How To Look After Bees In Our Gardens This Summer


Small but mighty, bees play an incredibly important role in maintaining the health of our environment. Through the process of pollination, bees are designed to help plants grow and develop their fruits and flowers, providing food for both animals and humans alike.

This is why we must do our part to protect the bees from extinction; without them, fewer seeds would be planted and our environment would have much lower reproductive success. This would alter ecosystems, diminish healthy food supply and even cause us to lose some of our favourite plants and foods.

Looking after the bees is easy and can even be done in the comfort of your own home. Here are our top tips for how you can look after bees in your garden this summer:


Grow plants with plenty of nectar and pollen


Bees love plants that continuously flower, with the most important months being those between March and September. They’re also attracted by plants and flowers of different shapes and colours, including those such as honeysuckles and foxgloves. 

Plants with “hair” (officially known as trichomes) on their leaves and stems allow Wool Carder Bees to build cells within their nests, and as such, are seen as vital for this specific group of solitary bees and their survival.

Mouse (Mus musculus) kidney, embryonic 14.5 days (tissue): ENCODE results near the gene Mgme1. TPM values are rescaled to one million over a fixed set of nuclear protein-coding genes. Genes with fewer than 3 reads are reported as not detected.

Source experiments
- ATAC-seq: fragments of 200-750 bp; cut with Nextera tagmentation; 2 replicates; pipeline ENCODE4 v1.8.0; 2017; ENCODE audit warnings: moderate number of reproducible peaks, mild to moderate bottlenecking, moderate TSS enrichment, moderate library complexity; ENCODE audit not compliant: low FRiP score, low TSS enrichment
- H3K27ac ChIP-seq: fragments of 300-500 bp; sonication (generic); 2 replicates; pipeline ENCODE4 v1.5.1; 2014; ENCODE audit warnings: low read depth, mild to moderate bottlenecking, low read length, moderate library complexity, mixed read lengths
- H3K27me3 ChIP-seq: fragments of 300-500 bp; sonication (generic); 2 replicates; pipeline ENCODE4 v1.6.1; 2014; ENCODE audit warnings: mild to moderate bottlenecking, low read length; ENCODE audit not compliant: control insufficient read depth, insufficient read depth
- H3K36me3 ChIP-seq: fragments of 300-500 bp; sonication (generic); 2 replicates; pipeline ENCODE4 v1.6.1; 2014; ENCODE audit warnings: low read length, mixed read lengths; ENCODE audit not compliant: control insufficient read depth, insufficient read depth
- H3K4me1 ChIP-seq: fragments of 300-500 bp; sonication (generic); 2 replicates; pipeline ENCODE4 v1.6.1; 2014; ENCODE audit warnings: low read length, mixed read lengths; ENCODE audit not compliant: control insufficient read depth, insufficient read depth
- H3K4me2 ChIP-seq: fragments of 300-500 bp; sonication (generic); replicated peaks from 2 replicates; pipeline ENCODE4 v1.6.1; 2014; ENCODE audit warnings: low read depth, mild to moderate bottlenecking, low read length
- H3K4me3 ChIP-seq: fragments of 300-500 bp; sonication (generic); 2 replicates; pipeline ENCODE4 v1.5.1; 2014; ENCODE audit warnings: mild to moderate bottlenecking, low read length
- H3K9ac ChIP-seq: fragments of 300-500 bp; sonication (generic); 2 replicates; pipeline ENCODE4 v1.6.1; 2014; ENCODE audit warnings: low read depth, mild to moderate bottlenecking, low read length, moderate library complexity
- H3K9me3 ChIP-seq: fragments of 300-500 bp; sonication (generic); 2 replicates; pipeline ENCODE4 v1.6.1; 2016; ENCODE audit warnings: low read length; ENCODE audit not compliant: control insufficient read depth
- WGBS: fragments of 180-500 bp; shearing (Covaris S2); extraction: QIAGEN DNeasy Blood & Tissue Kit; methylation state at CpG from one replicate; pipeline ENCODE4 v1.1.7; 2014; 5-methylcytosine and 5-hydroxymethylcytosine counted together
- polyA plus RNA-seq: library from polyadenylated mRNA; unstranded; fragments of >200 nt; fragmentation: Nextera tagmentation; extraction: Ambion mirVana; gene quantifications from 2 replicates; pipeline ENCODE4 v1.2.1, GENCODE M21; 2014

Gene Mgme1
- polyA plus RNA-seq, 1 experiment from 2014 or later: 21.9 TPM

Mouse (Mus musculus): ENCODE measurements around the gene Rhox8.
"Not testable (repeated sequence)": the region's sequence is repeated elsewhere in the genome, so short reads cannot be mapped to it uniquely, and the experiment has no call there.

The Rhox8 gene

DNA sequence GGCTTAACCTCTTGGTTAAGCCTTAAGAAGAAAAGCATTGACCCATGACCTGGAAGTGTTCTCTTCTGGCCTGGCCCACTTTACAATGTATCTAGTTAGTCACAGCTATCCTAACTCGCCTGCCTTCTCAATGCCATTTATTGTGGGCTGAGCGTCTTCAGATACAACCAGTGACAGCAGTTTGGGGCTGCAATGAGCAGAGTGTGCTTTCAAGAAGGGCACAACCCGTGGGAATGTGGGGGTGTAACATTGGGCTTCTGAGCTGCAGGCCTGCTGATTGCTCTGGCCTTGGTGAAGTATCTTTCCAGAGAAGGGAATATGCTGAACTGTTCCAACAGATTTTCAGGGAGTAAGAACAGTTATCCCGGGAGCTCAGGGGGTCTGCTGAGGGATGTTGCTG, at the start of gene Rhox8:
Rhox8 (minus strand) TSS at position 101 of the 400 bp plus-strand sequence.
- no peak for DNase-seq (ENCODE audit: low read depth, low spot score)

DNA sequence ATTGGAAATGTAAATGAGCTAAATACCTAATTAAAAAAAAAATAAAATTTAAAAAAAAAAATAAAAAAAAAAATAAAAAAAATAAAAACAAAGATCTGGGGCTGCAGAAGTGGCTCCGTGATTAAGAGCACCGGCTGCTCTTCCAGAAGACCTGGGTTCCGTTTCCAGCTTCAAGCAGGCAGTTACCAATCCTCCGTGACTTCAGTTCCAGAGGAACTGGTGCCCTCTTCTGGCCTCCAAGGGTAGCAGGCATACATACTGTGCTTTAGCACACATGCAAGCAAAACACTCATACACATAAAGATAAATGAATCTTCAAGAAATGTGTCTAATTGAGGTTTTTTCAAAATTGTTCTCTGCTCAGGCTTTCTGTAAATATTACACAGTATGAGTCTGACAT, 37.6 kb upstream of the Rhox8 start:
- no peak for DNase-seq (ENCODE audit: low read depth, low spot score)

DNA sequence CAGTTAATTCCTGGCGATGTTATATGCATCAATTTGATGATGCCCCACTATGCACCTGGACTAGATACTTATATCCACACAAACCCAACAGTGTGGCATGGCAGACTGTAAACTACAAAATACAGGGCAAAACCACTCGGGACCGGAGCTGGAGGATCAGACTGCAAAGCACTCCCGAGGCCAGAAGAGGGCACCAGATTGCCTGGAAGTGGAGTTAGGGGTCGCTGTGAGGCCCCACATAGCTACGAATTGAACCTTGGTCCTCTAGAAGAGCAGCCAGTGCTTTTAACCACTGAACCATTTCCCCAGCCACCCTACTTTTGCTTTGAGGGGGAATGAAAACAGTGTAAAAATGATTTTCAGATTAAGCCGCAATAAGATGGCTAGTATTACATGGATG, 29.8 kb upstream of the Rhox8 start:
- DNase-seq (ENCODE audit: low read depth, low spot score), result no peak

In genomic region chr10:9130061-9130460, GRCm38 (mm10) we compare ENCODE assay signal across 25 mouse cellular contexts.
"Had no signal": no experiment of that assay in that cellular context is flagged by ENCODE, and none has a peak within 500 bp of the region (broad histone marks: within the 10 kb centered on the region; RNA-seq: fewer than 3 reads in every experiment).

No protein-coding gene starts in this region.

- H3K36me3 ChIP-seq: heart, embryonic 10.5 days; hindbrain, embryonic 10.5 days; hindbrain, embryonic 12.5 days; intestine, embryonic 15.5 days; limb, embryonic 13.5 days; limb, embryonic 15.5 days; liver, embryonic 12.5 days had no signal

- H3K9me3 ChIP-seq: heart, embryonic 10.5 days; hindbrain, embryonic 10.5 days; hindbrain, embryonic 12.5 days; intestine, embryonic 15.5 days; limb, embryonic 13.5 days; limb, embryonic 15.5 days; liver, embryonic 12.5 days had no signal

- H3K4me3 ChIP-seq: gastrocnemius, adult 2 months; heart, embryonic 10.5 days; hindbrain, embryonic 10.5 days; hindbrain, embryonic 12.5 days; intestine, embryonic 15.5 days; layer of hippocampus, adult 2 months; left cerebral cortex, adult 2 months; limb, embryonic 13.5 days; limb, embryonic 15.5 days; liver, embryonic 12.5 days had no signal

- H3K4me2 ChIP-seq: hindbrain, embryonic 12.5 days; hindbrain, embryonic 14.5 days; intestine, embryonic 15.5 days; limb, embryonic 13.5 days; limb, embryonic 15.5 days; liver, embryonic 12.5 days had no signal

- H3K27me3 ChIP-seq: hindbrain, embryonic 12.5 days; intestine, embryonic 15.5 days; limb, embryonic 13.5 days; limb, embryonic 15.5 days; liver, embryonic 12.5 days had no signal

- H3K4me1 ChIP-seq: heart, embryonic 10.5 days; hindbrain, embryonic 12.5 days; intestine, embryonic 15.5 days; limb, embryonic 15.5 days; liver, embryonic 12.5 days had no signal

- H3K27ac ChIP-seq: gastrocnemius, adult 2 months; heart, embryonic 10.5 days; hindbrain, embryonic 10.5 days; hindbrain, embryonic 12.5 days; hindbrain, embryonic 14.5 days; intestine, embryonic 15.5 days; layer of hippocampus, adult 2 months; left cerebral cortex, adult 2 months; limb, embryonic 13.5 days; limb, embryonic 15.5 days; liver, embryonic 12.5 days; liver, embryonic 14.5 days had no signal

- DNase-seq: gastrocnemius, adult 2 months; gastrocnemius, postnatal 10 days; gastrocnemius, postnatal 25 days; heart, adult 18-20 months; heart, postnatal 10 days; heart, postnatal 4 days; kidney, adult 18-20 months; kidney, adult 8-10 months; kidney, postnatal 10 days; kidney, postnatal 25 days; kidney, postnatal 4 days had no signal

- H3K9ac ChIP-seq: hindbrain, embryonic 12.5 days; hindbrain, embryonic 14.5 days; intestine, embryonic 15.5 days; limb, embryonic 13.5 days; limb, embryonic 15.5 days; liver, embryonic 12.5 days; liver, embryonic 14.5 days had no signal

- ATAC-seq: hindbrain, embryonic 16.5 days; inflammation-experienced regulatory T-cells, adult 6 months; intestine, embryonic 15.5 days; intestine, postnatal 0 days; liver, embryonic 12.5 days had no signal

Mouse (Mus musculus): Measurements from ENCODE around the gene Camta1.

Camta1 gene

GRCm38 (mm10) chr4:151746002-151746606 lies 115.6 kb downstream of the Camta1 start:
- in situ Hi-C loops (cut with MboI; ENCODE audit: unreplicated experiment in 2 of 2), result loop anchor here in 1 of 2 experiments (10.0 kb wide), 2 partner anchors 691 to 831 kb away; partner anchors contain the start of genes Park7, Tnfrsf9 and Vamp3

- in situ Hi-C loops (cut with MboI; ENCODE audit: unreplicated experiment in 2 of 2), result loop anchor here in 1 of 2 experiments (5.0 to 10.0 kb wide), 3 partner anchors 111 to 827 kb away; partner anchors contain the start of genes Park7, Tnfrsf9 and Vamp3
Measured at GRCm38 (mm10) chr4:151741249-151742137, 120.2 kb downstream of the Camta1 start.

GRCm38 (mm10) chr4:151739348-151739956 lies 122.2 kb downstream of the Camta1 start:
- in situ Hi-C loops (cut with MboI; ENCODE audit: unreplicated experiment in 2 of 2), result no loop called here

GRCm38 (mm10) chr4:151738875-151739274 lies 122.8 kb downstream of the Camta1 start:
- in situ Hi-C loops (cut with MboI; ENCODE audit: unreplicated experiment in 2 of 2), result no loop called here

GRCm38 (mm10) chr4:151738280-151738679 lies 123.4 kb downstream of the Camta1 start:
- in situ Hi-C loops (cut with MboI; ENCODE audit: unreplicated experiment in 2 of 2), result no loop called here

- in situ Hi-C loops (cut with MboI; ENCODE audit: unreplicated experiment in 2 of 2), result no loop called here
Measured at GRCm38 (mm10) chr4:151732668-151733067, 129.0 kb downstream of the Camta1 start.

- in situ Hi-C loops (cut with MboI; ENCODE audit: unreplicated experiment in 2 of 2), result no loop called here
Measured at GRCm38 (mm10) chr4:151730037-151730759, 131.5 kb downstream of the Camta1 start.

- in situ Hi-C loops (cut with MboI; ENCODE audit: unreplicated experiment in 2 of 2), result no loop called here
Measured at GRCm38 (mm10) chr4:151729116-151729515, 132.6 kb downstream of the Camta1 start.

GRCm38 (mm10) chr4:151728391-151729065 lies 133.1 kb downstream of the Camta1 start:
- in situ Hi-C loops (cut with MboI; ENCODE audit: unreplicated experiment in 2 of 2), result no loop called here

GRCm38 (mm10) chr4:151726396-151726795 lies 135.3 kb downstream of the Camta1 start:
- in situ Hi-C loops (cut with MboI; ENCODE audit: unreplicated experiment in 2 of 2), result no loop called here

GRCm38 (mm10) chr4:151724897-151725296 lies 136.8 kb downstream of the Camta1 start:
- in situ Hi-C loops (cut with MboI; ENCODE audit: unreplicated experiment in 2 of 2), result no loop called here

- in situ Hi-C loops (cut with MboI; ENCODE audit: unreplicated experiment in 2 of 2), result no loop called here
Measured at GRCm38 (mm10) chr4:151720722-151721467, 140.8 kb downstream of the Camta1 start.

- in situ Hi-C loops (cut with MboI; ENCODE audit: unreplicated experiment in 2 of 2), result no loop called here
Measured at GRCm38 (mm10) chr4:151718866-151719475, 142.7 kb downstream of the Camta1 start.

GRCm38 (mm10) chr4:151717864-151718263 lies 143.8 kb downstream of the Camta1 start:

Create bee nests/spaces

It’s important that bees not only have a place to hibernate in the colder months but also have a place to lay their eggs.

Solitary bees lay their eggs in small, hollow wooden areas (often known as bee hotels), while bee nests are made with a pot (or box, etc) and some hay for comfort.


Let the garden grow

Allowing your grass to get long offers hiding places for bees, as well as shade and a place to momentarily rest. 

As well as this, pesticides should be used to an absolute minimum, and you shouldn’t be afraid of letting clovers and dandelions grow! These flowers attract bees and offer plenty of pollen and nectar.


Nurture if in need

If a bee is looking tired and motionless in your garden, to get them back on their feet it’s recommended that you mix equal parts warm water and sugar to create a sugar solution. Once placed near the bee’s head in a small bottle cap, the bee will drink it, refuel its energy levels and off it’ll go!


Know what plants are best for every season

  • Spring - Daffodils, Hawthorn, Flowering Cherry, Crab Apple, Pulmonaria

  • Summer - Lavender, Foxgloves, Scabious, Cardoon, Agastache

  • Autumn - Single-flower Dahlias, Sedums, Autumn Asters, Japanese Anemones

  • Winter - Snowdrops, Ivy, Winter Honeysuckle, Mahonia, Crocuses, Hellebores